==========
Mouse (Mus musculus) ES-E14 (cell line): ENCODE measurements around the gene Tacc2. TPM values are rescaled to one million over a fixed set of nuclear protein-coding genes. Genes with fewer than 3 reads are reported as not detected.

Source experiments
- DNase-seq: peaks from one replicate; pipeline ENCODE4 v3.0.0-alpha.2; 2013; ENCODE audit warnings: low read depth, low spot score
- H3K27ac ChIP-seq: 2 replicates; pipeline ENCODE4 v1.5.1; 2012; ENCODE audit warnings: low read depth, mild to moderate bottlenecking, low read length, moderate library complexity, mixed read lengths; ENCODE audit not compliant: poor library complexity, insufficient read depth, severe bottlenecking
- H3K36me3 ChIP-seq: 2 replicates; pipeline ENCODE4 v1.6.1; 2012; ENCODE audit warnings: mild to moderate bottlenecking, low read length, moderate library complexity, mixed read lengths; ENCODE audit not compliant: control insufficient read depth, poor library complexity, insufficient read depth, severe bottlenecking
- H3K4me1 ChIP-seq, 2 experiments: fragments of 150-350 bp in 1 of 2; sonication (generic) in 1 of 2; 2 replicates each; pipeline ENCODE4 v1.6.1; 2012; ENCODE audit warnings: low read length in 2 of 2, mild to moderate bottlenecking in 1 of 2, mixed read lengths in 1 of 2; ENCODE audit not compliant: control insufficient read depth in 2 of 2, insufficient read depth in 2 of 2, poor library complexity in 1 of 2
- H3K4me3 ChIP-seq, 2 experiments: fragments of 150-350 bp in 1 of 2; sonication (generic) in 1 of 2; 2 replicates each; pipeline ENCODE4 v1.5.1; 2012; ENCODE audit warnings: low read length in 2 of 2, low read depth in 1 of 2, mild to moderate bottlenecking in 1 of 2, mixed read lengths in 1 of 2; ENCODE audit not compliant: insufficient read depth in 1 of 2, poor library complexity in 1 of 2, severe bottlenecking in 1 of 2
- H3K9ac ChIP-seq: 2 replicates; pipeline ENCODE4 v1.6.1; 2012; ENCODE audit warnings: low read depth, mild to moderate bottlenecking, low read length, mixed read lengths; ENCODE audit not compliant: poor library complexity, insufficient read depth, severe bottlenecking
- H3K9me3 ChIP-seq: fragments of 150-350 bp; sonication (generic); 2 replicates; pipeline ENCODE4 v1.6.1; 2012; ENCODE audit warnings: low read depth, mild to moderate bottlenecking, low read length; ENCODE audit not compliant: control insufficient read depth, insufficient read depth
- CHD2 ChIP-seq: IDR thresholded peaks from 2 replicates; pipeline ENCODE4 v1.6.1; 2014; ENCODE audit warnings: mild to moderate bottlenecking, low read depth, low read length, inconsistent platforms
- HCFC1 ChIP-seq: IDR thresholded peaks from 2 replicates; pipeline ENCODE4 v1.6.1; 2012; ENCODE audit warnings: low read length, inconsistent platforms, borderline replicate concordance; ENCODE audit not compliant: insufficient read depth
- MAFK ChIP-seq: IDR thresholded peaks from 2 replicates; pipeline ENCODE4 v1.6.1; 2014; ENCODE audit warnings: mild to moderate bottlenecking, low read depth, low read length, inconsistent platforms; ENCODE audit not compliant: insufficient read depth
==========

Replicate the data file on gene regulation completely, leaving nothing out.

Mouse (Mus musculus) ES-E14 (cell line): ENCODE measurements around the gene Tacc2. TPM values are rescaled to one million over a fixed set of nuclear protein-coding genes. Genes with fewer than 3 reads are reported as not detected.

Source experiments
- DNase-seq: peaks from one replicate; pipeline ENCODE4 v3.0.0-alpha.2; 2013; ENCODE audit warnings: low read depth, low spot score
- H3K27ac ChIP-seq: 2 replicates; pipeline ENCODE4 v1.5.1; 2012; ENCODE audit warnings: low read depth, mild to moderate bottlenecking, low read length, moderate library complexity, mixed read lengths; ENCODE audit not compliant: poor library complexity, insufficient read depth, severe bottlenecking
- H3K36me3 ChIP-seq: 2 replicates; pipeline ENCODE4 v1.6.1; 2012; ENCODE audit warnings: mild to moderate bottlenecking, low read length, moderate library complexity, mixed read lengths; ENCODE audit not compliant: control insufficient read depth, poor library complexity, insufficient read depth, severe bottlenecking
- H3K4me1 ChIP-seq, 2 experiments: fragments of 150-350 bp in 1 of 2; sonication (generic) in 1 of 2; 2 replicates each; pipeline ENCODE4 v1.6.1; 2012; ENCODE audit warnings: low read length in 2 of 2, mild to moderate bottlenecking in 1 of 2, mixed read lengths in 1 of 2; ENCODE audit not compliant: control insufficient read depth in 2 of 2, insufficient read depth in 2 of 2, poor library complexity in 1 of 2
- H3K4me3 ChIP-seq, 2 experiments: fragments of 150-350 bp in 1 of 2; sonication (generic) in 1 of 2; 2 replicates each; pipeline ENCODE4 v1.5.1; 2012; ENCODE audit warnings: low read length in 2 of 2, low read depth in 1 of 2, mild to moderate bottlenecking in 1 of 2, mixed read lengths in 1 of 2; ENCODE audit not compliant: insufficient read depth in 1 of 2, poor library complexity in 1 of 2, severe bottlenecking in 1 of 2
- H3K9ac ChIP-seq: 2 replicates; pipeline ENCODE4 v1.6.1; 2012; ENCODE audit warnings: low read depth, mild to moderate bottlenecking, low read length, mixed read lengths; ENCODE audit not compliant: poor library complexity, insufficient read depth, severe bottlenecking
- H3K9me3 ChIP-seq: fragments of 150-350 bp; sonication (generic); 2 replicates; pipeline ENCODE4 v1.6.1; 2012; ENCODE audit warnings: low read depth, mild to moderate bottlenecking, low read length; ENCODE audit not compliant: control insufficient read depth, insufficient read depth
- CHD2 ChIP-seq: IDR thresholded peaks from 2 replicates; pipeline ENCODE4 v1.6.1; 2014; ENCODE audit warnings: mild to moderate bottlenecking, low read depth, low read length, inconsistent platforms
- HCFC1 ChIP-seq: IDR thresholded peaks from 2 replicates; pipeline ENCODE4 v1.6.1; 2012; ENCODE audit warnings: low read length, inconsistent platforms, borderline replicate concordance; ENCODE audit not compliant: insufficient read depth
- MAFK ChIP-seq: IDR thresholded peaks from 2 replicates; pipeline ENCODE4 v1.6.1; 2014; ENCODE audit warnings: mild to moderate bottlenecking, low read depth, low read length, inconsistent platforms; ENCODE audit not compliant: insufficient read depth